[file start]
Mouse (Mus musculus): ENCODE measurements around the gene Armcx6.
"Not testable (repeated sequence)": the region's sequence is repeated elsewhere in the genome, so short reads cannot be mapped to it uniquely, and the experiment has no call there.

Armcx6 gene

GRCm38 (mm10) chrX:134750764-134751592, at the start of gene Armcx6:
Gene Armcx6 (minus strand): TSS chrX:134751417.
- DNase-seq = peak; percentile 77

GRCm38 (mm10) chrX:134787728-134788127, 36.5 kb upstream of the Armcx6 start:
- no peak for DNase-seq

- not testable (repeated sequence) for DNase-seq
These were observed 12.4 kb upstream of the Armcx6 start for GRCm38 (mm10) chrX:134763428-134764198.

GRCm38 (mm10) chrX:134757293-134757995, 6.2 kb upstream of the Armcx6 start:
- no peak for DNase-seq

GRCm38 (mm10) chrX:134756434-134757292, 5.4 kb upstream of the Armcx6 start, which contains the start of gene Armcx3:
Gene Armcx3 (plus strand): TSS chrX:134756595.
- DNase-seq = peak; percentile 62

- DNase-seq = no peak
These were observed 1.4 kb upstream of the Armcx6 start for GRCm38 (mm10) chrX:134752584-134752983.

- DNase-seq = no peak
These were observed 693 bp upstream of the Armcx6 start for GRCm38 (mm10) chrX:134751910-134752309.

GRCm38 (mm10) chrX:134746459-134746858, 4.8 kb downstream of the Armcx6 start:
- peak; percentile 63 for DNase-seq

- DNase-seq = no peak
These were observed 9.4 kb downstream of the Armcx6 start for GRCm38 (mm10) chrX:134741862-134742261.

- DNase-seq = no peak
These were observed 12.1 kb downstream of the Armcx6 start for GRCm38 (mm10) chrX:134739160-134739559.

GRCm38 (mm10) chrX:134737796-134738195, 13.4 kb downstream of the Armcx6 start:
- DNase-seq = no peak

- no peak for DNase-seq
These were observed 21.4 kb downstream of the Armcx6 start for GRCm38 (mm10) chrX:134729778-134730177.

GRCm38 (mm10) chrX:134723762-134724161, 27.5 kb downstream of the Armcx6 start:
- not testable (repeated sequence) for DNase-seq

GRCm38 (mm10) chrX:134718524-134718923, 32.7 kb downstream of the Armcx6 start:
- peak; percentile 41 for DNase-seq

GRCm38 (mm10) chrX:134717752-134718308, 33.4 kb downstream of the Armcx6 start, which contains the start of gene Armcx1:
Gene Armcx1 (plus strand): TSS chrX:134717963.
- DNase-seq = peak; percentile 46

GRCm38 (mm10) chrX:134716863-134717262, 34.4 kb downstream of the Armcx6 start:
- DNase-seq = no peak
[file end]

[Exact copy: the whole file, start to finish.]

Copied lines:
Mouse (Mus musculus): ENCODE measurements around the gene Armcx6.
"Not testable (repeated sequence)": the region's sequence is repeated elsewhere in the genome, so short reads cannot be mapped to it uniquely, and the experiment has no call there.

Armcx6 gene

GRCm38 (mm10) chrX:134750764-134751592, at the start of gene Armcx6:
Gene Armcx6 (minus strand): TSS chrX:134751417.
- DNase-seq = peak; percentile 77

GRCm38 (mm10) chrX:134787728-134788127, 36.5 kb upstream of the Armcx6 start:
- no peak for DNase-seq

- not testable (repeated sequence) for DNase-seq
These were observed 12.4 kb upstream of the Armcx6 start for GRCm38 (mm10) chrX:134763428-134764198.

GRCm38 (mm10) chrX:134757293-134757995, 6.2 kb upstream of the Armcx6 start:
- no peak for DNase-seq

GRCm38 (mm10) chrX:134756434-134757292, 5.4 kb upstream of the Armcx6 start, which contains the start of gene Armcx3:
Gene Armcx3 (plus strand): TSS chrX:134756595.
- DNase-seq = peak; percentile 62

- DNase-seq = no peak
These were observed 1.4 kb upstream of the Armcx6 start for GRCm38 (mm10) chrX:134752584-134752983.

- DNase-seq = no peak
These were observed 693 bp upstream of the Armcx6 start for GRCm38 (mm10) chrX:134751910-134752309.

GRCm38 (mm10) chrX:134746459-134746858, 4.8 kb downstream of the Armcx6 start:
- peak; percentile 63 for DNase-seq

- DNase-seq = no peak
These were observed 9.4 kb downstream of the Armcx6 start for GRCm38 (mm10) chrX:134741862-134742261.

- DNase-seq = no peak
These were observed 12.1 kb downstream of the Armcx6 start for GRCm38 (mm10) chrX:134739160-134739559.

GRCm38 (mm10) chrX:134737796-134738195, 13.4 kb downstream of the Armcx6 start:
- DNase-seq = no peak

- no peak for DNase-seq
These were observed 21.4 kb downstream of the Armcx6 start for GRCm38 (mm10) chrX:134729778-134730177.

GRCm38 (mm10) chrX:134723762-134724161, 27.5 kb downstream of the Armcx6 start:
- not testable (repeated sequence) for DNase-seq

GRCm38 (mm10) chrX:134718524-134718923, 32.7 kb downstream of the Armcx6 start:
- peak; percentile 41 for DNase-seq

GRCm38 (mm10) chrX:134717752-134718308, 33.4 kb downstream of the Armcx6 start, which contains the start of gene Armcx1:
Gene Armcx1 (plus strand): TSS chrX:134717963.
- DNase-seq = peak; percentile 46

GRCm38 (mm10) chrX:134716863-134717262, 34.4 kb downstream of the Armcx6 start:
- DNase-seq = no peak